Do robots hurt manufacturing jobs? As with almost everything, it depends on who you ask and how you word the question. Since technology is continuing to develop – there are now robots that can learn new skills by watching videos on YouTube – understanding their impact on human society is becoming more and more critical.
Yes, Robots Hurt Manufacturing Jobs
Until now, robot workers have been able to perform limited functions that they're programmed for, but that's changing. A robot developed at the University of Maryland learns by watching YouTube videos. It's able to learn new fine motor skills, like cracking an egg, and turn that into a repeatable process. Another robot, created in Finland, was built with a neural network that let it improve its welding skills on its own.
Once robots are able to learn and effectively reproduce procedures without being programmed, they'll be able to move to new areas within the factory more easily. Not only will this hurt assembly-line workers, it will hurt the workers who've moved into robotics programming jobs.
No, Robots Don't Hurt Manufacturing Jobs
Although there's no doubt that robots can replace manufacturing – Foxconn last year announced plans to replace iPhone assembly workers with robots – the overall statistics on the impact don't actually support fears of a robot takeover.
The loss of jobs in manufacturing in the United States is correlated with increased use of robotics, but there were many other economic changes that contributed to job loss at the same time, including globalization and offshoring of jobs. A recent study showed that Germany uses more robots than the U.S., but lost a smaller percentage of its manufacturing jobs. Other countries that use fewer robots than the U.S., such as the United Kingdom and Australia, experienced larger drops in manufacturing employment.
Meeting the Challenge of Robots
The same study found that the biggest impact of robots on workers was for low-skilled workers. Improved vocational training may help workers remain employed. Still, as robots become smarter and more flexible, finding the balance between automation and employment will remain a challenge.
Some companies think DevOps is "just" a support role. Smarter companies realize that DevOps performs a critical business function, and reward their DevOps staff for contributing toward business success. For tech workers who want to make a high income in a DevOps position, identifying companies that value DevOps is key to achieving their goals. If you're considering a DevOps position, look for these signs that the company treats its DevOps team with respect:
The company uses DevOps in its job titles.
Recognizing DevOps as a distinct position means the company has thought about the DevOps role. Companies that align responsibilities with the job title usually align salaries with the responsibilities, as well.
The company looks for specific DevOps skills when hiring.
DevOps positions require more than certification in specific technologies. They require a deep understanding of the business, plus the ability to interact with customers (internal and external) to understand their needs and develop solid solutions to their problems.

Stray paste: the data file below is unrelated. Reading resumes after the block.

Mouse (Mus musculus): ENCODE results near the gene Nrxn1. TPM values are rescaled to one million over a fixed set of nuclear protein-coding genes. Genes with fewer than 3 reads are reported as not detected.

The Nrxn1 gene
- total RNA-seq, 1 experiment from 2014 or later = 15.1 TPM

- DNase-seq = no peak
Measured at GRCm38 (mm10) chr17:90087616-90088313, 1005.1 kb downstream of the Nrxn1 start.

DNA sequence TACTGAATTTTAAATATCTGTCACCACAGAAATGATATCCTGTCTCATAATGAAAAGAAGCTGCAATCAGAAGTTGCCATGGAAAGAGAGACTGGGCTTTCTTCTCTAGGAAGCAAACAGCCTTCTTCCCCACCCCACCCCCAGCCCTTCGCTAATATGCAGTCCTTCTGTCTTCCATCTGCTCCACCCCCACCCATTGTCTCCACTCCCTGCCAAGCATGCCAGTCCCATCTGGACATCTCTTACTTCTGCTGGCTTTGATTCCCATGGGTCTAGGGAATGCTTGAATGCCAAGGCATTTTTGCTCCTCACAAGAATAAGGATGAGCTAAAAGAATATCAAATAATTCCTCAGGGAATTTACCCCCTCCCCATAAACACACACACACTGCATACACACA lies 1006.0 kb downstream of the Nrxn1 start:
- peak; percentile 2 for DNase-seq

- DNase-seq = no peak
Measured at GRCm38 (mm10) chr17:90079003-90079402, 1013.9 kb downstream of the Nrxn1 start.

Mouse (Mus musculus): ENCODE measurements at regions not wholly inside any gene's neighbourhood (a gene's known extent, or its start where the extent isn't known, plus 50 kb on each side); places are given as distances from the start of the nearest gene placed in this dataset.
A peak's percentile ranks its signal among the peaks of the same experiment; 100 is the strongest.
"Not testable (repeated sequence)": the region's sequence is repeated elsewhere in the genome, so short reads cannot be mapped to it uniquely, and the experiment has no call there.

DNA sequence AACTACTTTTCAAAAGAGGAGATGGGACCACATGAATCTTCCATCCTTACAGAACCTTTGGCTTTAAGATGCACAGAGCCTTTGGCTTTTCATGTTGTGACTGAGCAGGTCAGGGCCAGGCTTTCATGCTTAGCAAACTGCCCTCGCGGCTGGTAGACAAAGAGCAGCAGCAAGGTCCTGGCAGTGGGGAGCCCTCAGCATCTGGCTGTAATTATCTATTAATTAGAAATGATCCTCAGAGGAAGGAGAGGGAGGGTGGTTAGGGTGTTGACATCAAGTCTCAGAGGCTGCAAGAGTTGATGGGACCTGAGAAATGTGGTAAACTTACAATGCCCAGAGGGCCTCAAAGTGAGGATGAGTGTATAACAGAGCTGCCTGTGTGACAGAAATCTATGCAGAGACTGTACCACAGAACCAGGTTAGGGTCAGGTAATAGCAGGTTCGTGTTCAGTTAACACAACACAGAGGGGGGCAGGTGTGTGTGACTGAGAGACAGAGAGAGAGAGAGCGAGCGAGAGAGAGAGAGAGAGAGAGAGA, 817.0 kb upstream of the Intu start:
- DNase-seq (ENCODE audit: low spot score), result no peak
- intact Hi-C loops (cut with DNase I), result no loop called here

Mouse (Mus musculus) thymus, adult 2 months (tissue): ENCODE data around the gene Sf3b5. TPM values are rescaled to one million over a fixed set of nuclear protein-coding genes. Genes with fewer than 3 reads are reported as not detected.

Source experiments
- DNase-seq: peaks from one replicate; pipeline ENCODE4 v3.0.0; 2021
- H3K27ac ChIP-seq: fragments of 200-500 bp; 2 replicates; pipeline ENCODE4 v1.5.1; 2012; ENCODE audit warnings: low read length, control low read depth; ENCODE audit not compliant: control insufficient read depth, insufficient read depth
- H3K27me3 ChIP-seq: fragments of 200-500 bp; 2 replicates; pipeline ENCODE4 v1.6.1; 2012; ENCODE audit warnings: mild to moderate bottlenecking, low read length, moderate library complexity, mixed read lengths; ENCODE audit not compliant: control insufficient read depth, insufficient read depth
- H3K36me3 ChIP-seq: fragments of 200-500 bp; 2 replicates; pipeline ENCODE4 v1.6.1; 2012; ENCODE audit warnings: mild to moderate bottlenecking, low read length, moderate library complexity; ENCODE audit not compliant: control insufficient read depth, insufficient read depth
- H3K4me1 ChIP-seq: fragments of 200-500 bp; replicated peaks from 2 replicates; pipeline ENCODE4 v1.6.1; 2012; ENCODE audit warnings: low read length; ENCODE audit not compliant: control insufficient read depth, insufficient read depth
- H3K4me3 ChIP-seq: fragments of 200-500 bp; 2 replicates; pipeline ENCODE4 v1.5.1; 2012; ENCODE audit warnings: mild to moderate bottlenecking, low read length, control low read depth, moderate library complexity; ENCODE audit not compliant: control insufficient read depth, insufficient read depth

The company has integrated DevOps across the development lifecycle.
DevOps is intended to span the development lifecycle, but in many companies it simply covers the turnover to production status when testing completes. Companies that understand the value of DevOps allow developers and operations staff to work cooperatively through the entire lifecycle.
The company has been using a DevOps approach for a while.
The DevOps term was only coined in 2009, and the concept is still spreading across the industry. Companies that bought into the idea early and have been using it for a while are more likely to understand the value of the role and pay DevOps workers high rates.
The entire company culture is collaborative.
DevOps can only flourish in an organization that doesn't have strong boundaries between departments. Companies where DevOps succeeds encourage communication between teams, with a sense of shared responsibility rather than silos.
The company's DevOps employees are enthusiastic.
When you interview with a company, pay attention to the attitude of the employees you talk with. Listen to how they describe their work, its challenges, and its rewards. While you can't ask someone to show you their paystub, you'll get the best sense of how a company treats its DevOps staff by talking to the people currently doing that work.
Nearly everyone carries a small computer in their pocket – there are 120 million smartphone owners in the US. Companies are rushing to redesign websites to work on mobile devices, especially with Google now considering mobile friendliness a factor in search result rankings. That, plus the development of mobile apps, creates a lot of opportunity for smart mobile developers. Because mobile is so hot, though, there's a lot of competition for those jobs. Developers can stand out in their interview by having answers ready for these 10 questions:
1. Can you show me samples of your mobile work? Companies want proof of developer skills, and there's no better proof than a working app or website.
2. What smartphone do you carry? There are quirks on every phone that delight or frustrate end users. Developers who are familiar with the end-user experience on a specific platform are in the best position to develop apps that delight, rather than frustrate.
3. How did your previous apps make money? Apps can use different models to earn a profit; potential employers want to make sure their developers understand how to incorporate features that let the app make money.
4. How do you define the requirements and features for the app? Communication is key to delivering a successful product. If the developer will be working as part of a corporate team, understanding the software development methodology used is critical. If this is an independent development gig, the client needs to know how the developer will keep in touch.
5. What features make an app stand out? Demonstrate knowledge of features like GPS and social media links that can provide innovative functionality and let an app stand out in the crowded marketplace.